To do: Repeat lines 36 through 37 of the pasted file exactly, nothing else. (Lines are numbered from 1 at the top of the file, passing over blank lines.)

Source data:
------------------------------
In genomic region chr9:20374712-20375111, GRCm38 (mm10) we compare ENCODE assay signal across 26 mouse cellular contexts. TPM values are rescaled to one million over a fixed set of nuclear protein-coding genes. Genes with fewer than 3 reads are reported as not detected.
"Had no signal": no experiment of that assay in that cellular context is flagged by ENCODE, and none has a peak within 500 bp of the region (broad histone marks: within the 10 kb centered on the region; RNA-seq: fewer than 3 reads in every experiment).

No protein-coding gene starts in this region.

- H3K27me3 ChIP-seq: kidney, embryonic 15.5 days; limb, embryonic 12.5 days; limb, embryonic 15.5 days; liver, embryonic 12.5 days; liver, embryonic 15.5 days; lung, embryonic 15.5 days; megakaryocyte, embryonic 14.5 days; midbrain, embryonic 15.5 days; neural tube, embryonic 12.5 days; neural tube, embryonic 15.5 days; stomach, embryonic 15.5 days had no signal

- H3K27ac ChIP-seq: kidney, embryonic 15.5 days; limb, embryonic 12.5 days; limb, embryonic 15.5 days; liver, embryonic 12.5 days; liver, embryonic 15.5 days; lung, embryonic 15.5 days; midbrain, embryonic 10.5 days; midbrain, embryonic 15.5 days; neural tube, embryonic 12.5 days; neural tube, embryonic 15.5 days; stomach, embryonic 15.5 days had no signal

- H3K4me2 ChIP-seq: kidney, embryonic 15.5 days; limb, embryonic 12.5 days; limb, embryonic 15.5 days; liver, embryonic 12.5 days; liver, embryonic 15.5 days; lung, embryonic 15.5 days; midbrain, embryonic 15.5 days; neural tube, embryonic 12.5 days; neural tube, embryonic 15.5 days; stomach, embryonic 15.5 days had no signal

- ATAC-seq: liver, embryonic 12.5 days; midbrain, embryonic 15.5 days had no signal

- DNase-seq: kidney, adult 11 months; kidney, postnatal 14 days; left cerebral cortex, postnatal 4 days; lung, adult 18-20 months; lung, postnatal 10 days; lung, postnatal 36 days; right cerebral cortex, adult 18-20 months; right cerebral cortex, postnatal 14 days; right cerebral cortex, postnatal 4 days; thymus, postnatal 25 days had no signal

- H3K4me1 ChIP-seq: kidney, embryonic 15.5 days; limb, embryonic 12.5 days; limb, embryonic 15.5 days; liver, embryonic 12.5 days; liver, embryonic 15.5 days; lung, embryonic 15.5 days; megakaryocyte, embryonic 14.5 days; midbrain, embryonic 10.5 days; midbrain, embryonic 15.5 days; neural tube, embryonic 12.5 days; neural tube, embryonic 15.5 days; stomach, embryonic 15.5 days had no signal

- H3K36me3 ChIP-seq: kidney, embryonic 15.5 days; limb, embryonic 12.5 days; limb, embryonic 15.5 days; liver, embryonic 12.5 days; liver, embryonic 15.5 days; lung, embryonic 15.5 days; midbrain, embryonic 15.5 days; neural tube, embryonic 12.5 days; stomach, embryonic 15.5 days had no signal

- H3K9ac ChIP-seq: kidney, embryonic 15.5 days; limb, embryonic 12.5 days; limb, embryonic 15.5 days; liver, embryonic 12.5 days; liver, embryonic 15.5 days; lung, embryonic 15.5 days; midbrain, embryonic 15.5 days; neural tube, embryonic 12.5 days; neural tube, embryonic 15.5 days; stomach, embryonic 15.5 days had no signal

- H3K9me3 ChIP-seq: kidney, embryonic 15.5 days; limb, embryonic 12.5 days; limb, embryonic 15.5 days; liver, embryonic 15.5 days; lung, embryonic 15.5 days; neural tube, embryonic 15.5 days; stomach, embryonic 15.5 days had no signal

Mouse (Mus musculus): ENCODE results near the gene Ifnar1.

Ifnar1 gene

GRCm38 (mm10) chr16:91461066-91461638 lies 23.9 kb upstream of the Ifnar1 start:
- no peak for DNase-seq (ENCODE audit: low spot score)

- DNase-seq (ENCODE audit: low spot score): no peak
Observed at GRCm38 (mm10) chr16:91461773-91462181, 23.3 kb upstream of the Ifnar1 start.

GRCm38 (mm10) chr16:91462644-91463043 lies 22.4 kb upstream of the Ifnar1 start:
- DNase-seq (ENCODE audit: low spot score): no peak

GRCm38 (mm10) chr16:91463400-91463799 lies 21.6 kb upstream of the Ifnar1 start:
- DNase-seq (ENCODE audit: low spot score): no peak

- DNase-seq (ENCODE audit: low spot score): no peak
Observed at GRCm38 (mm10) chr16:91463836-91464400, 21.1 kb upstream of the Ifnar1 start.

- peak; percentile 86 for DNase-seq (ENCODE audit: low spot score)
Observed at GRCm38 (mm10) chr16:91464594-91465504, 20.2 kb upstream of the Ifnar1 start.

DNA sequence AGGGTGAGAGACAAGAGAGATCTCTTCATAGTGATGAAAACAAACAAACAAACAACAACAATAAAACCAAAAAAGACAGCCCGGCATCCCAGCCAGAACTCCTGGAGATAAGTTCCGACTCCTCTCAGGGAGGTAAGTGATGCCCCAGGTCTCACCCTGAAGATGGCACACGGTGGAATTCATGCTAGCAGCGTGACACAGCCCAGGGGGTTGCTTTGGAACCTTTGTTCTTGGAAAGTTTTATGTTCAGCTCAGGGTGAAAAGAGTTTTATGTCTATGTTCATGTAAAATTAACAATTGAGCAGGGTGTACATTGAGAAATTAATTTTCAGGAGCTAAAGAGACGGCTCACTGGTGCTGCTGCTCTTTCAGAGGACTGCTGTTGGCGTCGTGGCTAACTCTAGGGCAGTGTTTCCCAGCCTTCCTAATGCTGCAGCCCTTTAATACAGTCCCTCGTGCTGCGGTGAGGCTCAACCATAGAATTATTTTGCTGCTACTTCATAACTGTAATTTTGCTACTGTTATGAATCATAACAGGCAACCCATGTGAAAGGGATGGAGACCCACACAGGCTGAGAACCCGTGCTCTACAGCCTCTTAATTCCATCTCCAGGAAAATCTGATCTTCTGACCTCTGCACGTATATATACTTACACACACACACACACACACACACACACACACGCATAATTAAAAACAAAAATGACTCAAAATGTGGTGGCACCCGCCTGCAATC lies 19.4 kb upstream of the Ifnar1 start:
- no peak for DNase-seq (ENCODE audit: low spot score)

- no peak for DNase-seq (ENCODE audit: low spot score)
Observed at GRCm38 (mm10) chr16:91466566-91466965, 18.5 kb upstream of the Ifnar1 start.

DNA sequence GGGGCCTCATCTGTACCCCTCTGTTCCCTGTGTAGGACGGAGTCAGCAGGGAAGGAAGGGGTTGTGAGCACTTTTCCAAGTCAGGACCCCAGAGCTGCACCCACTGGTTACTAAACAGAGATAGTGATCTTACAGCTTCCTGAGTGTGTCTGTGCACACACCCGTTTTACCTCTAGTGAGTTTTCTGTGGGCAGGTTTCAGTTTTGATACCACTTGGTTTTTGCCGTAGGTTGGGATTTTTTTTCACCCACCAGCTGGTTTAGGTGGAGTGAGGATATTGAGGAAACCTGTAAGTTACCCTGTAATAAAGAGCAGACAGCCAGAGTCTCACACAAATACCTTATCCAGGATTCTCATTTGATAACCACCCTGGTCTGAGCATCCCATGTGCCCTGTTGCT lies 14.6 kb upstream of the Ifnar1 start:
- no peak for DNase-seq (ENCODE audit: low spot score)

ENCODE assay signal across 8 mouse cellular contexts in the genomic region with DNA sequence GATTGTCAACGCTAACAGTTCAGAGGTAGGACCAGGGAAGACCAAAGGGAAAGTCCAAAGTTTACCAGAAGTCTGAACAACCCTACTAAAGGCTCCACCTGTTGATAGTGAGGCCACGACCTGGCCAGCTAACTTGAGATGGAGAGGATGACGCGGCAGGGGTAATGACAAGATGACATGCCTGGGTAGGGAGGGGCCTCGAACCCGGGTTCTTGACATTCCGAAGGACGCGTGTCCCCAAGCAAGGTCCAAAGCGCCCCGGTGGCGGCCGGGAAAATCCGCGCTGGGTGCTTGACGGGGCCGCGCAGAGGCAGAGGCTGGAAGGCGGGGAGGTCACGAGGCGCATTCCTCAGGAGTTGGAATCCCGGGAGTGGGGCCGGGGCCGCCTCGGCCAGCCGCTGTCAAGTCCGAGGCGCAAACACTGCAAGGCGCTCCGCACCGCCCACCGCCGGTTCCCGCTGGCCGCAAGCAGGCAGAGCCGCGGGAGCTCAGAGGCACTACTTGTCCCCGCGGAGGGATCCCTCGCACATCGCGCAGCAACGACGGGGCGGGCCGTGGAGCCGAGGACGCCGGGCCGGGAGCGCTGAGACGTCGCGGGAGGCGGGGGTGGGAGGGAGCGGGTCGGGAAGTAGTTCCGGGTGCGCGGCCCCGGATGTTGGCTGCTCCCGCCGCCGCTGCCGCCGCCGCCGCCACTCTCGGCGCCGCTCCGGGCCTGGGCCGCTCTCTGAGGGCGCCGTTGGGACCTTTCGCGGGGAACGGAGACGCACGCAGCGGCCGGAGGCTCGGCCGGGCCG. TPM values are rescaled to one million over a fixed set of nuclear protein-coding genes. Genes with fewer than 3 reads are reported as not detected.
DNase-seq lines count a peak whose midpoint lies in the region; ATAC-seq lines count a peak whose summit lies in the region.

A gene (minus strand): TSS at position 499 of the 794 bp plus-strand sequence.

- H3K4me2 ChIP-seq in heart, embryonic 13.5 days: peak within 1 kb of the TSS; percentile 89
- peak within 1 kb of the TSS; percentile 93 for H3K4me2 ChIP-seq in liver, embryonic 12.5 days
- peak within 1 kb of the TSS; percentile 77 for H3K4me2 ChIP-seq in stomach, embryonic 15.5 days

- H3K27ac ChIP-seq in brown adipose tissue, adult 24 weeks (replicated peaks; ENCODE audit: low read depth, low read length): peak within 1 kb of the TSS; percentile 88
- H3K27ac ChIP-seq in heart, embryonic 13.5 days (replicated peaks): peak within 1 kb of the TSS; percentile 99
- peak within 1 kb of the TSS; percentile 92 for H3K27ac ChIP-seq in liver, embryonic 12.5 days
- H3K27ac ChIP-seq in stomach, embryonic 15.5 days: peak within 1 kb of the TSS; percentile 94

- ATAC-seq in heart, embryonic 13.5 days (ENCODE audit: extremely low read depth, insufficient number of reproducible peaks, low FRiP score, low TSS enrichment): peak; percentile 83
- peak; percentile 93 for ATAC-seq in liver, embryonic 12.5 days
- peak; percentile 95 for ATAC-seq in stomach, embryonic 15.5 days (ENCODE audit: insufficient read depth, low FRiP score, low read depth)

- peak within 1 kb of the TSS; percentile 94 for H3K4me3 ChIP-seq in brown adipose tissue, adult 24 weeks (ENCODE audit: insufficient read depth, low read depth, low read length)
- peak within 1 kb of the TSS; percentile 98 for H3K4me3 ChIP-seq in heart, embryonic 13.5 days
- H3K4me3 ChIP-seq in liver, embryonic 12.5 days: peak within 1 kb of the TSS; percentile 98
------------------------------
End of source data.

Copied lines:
- H3K4me2 ChIP-seq in heart, embryonic 13.5 days: peak within 1 kb of the TSS; percentile 89
- peak within 1 kb of the TSS; percentile 93 for H3K4me2 ChIP-seq in liver, embryonic 12.5 days